Because no reasonable jury could conclude that the defendants acted with discriminatory purpose, the defendants' motion is granted.

III. Because Plaintiff Failed to File a Notice of Claim, His Counts Under New York State and Municipal Laws are Dismissed

As a threshold requirement for bringing a claim under New York Executive Law § 296 and New York City Administrative Code § 8-107, a plaintiff must file a formal notice of claim "within ninety days after the claim arises." See N.Y. Educ. Law § 3813(2) (legal actions against school districts must be preceded by a formal notice of claim); N.Y. Gen. Mun. Law § 50-e (setting forth procedures for filing notices of claim); Parochial Bus Systems, Inc. v. Board of Education of the City of New York, 60 N.Y.2d 539, 549 (1983) ("The Legislature has spoken unequivocally that no action or proceeding may be prosecuted or maintained against any school district or board of education unless a notice of claim has been 'presented to the governing body.'") (emphasis in original). Failure to file an appropriate notice of claim routinely results in dismissal at the summary judgment and pleading stages. See Pinder v. City of New York, 49 A.D.3d 280, 281 (1st Dep't 2008) (dismissing Executive Law § 296 claim brought by former school employee who failed to file a timely notice of claim); Falchenberg v. New York City Dep't of Education, 375 F. Supp. 2d 344, 349 (S.D.N.Y. 2005) (dismissing claim under New York City Administrative Code § 8-107 for, among other things, failure to file a timely notice of claim).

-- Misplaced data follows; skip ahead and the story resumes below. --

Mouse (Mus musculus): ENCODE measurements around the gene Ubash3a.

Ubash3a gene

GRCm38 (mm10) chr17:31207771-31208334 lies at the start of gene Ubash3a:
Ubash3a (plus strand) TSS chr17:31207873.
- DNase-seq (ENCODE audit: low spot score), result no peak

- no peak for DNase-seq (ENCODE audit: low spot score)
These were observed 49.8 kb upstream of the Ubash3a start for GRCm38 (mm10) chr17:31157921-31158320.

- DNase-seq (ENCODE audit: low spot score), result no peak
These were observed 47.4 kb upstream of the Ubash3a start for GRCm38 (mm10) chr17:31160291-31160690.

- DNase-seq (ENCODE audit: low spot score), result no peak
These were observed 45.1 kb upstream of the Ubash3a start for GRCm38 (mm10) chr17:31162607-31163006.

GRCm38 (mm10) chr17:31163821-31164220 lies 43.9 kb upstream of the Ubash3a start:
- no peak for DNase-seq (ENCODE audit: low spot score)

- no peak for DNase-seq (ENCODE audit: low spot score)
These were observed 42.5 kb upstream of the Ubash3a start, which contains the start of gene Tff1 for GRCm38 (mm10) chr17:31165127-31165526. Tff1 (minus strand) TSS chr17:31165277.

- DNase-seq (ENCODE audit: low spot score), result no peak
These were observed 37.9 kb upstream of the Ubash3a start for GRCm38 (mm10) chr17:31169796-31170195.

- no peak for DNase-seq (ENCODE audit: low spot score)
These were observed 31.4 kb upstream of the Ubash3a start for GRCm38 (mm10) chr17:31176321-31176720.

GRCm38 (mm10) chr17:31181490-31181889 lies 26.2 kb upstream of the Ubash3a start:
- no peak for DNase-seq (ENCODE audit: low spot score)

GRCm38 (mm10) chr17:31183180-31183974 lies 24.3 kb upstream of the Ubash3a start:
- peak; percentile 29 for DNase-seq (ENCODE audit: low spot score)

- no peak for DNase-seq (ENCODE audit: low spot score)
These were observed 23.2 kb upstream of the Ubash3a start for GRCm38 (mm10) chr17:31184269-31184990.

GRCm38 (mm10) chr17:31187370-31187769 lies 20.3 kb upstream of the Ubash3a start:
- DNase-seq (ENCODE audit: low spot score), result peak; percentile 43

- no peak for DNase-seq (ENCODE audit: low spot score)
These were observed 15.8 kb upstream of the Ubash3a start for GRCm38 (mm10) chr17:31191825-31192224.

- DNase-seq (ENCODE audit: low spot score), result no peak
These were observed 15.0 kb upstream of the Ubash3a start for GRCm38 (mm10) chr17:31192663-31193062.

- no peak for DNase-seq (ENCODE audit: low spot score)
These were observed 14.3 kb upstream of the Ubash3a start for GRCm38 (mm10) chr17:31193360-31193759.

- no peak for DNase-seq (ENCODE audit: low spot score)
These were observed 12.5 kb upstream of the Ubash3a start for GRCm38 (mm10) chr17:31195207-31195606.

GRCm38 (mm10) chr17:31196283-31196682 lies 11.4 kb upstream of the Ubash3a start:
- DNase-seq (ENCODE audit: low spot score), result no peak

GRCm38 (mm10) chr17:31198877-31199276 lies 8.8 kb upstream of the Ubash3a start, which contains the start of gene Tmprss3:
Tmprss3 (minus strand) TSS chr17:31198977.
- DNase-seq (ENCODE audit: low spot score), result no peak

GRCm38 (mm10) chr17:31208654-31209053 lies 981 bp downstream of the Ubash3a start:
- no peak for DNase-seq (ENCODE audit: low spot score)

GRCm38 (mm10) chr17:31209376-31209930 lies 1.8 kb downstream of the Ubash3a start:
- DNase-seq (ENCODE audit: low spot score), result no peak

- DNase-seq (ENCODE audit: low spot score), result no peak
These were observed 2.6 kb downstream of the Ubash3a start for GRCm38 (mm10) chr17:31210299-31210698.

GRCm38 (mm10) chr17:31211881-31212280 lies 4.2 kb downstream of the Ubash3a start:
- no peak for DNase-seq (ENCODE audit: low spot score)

The defendants have come forth with evidence sufficient to show that the required notice of claim was not filed. The Complaint makes reference to causes of action under the New York Executive Law and City Administrative Code in a handwritten note above the prayer for relief. (Complaint at 5.) The Complaint makes no mention of any notices of claim, and none is attached. In response to an interrogatory asking for the identification of individuals at the DOE to whom plaintiff complained, the plaintiff answered "N/A." (Chiu Dec. Ex. N ¶ 16, Ex. O Interrogatory 16; Collier Dep. at 103.) Plaintiff testified at his deposition: "I didn't report it to DOE, so it's not even on [the interrogatory response]. I went to [E]EOC." (Collier Dep. at 103.)

Because the defendants have come forth with evidence sufficient to show that the plaintiff did not file a notice of claim, as required by New York Executive Law § 296 and New York City Administrative Code 8-107, their motion for summary judgment is granted, and these claims are dismissed.


The defendants' motion for summary judgment is granted in full. This action is dismissed.

The Clerk is directed to enter judgment for the defendants.